- Through the creation of a complexity score model to impact on clinical outcomes.
- By developing a toolkit to support policymakers in: planning of healthcare resourcing, facilitating communication of primary care workload, and identify cost savings.
2 – We will explore new interventions/technologies to mitigate the burden of long-term conditions
- By developing artificial intelligence-led analytics for characterising patterns, trajectories and prognosis of multi-morbidity.
- Through extending a novel trial design (pilot) on treatment to lower blood pressure in elderly and multi-morbid patients to large-scale, multi-centre trial involving national (UK) and international (Norway) collaborating centres.
- By carrying out a variety of projects, including multicentre randomised controlled trials of remote home telemetric blood pressure monitoring; and studies on automated AI-enhanced interpretation of CT brain imaging
3 – We will develop new interventions to direct clinical behaviour in managing multi-morbidity.
- Continue enhancing OpenPrescribing dashboards with new features and greater flexibility for analyses. Project underway to detect and understand unusual patterns of prescribing.
- Create new, more powerful dashboards using Royal College of General Practitioners Research and Surveillance Centres. Following BRC funding, we attracted new income to develop a similar project creating new dashboards on pathology testing.
- Wide range of additional research planned: new RCTs and new data science approaches to describing and improving the diffusion of innovation in NHS.
- Continue to promote and facilitate better use of data across NHS through our policy work.
In this public talk at Rewley House on 26 September 2019, Professor Rafael Perera discusses different definitions of multi-morbidity and how to manage long-term conditions to improve health in later life. Professor Rafael Perera is Director of Medical Statistics at the Nuffield Department of Primary Care Health Sciences as well as Co-Theme Lead for Multi-Morbidity and Long-Term Conditions.
What is available in Oxford to deliver this theme:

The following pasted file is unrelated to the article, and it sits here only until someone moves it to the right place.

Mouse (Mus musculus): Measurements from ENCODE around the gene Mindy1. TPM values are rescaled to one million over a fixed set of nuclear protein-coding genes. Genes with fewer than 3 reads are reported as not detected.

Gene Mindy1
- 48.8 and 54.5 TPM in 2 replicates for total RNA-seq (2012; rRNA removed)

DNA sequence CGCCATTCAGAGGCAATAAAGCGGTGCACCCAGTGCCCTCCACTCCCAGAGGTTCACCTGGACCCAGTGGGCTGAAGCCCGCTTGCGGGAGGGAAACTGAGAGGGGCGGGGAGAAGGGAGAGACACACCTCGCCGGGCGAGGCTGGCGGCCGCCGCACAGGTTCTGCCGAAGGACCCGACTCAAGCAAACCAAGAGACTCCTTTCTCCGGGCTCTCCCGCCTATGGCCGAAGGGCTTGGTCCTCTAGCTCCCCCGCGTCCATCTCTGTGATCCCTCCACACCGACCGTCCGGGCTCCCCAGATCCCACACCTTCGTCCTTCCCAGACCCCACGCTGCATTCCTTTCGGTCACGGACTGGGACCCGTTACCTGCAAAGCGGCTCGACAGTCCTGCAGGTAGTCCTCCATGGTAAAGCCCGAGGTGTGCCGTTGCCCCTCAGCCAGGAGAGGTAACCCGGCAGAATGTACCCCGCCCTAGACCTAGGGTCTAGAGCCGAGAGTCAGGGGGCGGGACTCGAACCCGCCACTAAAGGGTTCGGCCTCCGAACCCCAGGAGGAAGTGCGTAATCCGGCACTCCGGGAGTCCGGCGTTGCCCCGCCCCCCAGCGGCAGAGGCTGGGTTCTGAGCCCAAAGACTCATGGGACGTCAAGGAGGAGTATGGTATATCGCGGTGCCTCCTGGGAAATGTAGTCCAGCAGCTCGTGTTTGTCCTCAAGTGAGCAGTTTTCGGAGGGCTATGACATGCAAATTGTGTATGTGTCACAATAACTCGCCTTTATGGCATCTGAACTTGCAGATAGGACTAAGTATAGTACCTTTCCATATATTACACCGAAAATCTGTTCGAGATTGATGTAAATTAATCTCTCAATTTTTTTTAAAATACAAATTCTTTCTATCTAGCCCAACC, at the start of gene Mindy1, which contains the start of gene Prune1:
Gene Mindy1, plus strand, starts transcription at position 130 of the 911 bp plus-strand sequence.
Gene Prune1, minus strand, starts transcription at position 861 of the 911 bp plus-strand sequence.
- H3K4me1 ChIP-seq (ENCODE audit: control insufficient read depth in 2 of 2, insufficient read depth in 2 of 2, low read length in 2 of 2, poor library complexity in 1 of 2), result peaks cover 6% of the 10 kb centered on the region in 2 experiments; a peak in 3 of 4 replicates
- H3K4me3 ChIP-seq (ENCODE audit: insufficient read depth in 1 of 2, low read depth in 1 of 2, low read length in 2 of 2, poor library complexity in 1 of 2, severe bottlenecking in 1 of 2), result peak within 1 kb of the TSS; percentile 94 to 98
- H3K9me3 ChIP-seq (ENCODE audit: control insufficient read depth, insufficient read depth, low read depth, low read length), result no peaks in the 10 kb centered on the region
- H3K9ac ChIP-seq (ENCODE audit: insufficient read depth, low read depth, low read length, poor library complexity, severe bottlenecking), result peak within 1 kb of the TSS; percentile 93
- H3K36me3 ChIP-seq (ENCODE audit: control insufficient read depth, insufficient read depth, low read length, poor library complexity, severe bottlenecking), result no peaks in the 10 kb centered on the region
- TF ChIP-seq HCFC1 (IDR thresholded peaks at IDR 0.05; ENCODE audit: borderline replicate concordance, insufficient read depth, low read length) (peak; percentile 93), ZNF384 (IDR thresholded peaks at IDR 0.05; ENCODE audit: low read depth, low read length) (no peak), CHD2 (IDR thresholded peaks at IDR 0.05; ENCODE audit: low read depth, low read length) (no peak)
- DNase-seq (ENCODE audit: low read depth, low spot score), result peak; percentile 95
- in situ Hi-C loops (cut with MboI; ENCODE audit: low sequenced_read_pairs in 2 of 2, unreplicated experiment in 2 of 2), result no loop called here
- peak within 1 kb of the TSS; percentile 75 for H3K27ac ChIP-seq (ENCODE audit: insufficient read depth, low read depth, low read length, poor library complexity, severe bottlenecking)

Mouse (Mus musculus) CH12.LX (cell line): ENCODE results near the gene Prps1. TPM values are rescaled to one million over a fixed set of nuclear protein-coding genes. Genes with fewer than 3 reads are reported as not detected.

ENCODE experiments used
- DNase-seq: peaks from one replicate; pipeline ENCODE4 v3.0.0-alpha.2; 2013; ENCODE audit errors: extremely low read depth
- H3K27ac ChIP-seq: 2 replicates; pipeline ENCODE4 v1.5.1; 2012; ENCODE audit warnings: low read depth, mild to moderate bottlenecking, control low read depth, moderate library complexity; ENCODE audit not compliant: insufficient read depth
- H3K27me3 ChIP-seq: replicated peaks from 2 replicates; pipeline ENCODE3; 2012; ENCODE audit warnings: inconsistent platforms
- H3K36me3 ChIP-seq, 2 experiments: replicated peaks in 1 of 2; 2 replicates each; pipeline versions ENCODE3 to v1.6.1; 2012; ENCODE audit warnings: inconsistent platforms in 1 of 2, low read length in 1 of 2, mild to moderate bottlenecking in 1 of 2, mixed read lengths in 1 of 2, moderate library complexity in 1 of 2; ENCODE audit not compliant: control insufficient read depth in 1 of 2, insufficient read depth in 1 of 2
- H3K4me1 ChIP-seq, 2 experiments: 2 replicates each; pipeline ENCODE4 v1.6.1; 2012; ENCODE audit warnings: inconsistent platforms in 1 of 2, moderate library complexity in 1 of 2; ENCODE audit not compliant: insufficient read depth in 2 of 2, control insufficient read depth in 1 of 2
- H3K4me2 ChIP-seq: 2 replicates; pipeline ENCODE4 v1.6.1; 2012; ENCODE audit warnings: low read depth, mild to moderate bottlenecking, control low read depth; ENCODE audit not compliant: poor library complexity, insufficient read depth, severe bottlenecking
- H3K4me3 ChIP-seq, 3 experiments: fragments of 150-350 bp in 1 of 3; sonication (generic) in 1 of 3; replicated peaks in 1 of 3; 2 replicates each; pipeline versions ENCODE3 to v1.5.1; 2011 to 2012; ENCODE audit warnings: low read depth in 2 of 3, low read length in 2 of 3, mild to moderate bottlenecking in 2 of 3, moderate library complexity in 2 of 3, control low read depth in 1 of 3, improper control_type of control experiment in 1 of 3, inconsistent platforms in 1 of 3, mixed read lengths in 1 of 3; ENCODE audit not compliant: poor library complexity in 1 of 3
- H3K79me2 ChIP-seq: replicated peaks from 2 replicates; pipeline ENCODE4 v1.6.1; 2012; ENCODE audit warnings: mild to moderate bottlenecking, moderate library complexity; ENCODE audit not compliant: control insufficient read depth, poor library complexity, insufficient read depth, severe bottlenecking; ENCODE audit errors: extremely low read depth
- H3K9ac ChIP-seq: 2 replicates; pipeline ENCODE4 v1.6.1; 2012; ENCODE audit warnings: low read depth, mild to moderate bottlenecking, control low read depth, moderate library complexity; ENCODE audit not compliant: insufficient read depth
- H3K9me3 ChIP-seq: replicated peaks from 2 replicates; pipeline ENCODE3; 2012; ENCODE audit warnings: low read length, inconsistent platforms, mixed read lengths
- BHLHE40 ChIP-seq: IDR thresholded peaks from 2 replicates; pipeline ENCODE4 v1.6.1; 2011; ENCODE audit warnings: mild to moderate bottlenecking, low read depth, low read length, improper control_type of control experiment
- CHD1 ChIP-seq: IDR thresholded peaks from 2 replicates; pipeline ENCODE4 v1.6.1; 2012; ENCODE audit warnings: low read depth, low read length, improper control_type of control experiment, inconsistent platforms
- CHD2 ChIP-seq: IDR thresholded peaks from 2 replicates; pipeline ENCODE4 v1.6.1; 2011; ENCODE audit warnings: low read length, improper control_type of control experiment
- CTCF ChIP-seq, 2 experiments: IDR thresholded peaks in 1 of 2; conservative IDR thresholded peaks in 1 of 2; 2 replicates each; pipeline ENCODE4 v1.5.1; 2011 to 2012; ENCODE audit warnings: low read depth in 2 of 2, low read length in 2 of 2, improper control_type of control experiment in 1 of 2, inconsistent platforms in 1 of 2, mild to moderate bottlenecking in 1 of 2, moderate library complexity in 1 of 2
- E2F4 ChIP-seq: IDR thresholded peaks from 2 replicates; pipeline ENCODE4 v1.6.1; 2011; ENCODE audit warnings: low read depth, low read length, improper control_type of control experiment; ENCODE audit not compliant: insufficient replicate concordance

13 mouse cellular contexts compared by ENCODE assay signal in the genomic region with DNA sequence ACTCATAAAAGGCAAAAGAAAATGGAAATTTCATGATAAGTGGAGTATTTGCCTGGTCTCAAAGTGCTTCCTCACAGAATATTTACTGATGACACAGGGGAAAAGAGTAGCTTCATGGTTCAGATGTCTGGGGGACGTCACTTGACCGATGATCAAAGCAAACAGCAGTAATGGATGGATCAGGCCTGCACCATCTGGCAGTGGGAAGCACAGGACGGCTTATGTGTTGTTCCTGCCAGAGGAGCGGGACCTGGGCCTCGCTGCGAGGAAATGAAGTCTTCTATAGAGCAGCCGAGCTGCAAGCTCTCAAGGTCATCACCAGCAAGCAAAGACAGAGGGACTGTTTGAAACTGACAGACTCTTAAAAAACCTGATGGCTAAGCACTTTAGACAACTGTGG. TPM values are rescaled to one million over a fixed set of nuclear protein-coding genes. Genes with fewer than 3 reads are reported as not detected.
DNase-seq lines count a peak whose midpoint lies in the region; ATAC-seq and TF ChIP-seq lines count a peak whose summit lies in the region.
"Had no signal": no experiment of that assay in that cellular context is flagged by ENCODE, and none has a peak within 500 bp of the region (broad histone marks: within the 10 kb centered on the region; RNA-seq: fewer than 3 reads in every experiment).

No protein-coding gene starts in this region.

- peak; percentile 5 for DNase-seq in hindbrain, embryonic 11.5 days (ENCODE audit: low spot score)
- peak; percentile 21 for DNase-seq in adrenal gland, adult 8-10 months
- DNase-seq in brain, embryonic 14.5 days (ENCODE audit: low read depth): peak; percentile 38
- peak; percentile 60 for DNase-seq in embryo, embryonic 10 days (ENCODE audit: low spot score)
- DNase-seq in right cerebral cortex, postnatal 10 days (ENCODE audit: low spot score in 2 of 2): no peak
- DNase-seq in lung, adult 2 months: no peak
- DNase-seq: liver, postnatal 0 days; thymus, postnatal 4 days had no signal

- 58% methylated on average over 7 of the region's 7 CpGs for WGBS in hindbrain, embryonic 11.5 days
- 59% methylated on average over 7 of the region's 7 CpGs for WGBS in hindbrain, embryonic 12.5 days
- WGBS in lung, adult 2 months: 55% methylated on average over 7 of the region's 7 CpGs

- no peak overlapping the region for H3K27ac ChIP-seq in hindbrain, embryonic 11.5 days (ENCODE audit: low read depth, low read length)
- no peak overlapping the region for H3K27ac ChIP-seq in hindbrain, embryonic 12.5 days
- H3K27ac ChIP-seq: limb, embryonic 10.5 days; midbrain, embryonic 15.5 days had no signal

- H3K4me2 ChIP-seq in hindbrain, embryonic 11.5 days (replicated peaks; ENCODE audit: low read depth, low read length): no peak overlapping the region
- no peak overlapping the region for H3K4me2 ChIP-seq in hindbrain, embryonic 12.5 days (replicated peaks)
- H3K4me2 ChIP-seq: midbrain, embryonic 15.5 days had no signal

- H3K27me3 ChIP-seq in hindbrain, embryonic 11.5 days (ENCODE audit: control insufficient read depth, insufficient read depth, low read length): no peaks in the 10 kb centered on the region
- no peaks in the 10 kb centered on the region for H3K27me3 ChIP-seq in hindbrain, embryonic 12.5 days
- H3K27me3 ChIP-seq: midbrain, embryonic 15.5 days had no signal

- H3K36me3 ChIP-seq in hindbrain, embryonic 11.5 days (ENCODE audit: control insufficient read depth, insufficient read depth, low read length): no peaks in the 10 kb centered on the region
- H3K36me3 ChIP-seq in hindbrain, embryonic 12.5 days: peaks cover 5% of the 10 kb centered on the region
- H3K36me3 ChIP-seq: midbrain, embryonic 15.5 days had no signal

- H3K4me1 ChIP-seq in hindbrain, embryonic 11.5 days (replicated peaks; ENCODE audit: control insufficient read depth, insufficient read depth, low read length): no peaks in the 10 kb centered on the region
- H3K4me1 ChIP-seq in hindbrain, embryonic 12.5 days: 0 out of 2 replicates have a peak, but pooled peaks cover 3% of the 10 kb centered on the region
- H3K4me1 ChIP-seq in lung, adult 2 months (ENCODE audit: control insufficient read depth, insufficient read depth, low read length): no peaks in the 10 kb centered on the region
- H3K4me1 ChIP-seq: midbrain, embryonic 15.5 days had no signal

- World class and unique intensively phenotyped disease cohorts (Rothwell, Hobbs, Myerson, McManus), contributing to changes in international disease guidelines in heart failure, blood pressure variability and outcomes, stroke prevention, and acute vascular event recognition.
- Oxford University Hospitals NHS Foundation Trust (OUH) and the University of Oxford are in the leading group of partnerships for Highly Cited Publications (HCPs) in primary health care (RAND Europe, 2002-13).
- Internationally competitive clinical (Hobbs, McManus, Farmer) and methodology scientists (Perera, Altman, Gray, Stevens, Bankhead) in diagnostic and monitoring research. We developed novel integration of routine clinical data to produce the world’s first centile charts for routine measures in children, predicted interval frequency for common test follow up (lipids and blood pressure), and modelled impact of treatment effects on common risk scores
- Largest and most highly regarded centre for generalist community-based medicine in Europe, UK top ranked in successive RAEs/REF since 1996.
- The George Institute for Global Medicine, with global expertise in distributed technologies and leads of the Blood Pressure Trialists Collaboration (MacMahon, Rahimi, Woodward)
- Oxford Centre for Evidence Based Medicine, one of the most successful secondary research and evidence synthesis centres globally (inc Cochrane groups) (Heneghan)
- Unrivalled research infrastructure, including NIHR-accredited specialist PC trials unit (Butler), Leadership of the NIHR School for PC Research, NIHR Applied Research Collaboration (ARC) Oxford and Thames Valley (formerly CLAHRC), and Oxford DEC.
- World leading expertise in real-time clinical system integration, analysis and application development, and retrospective big-clinical data linkage and analyses (Goldacre)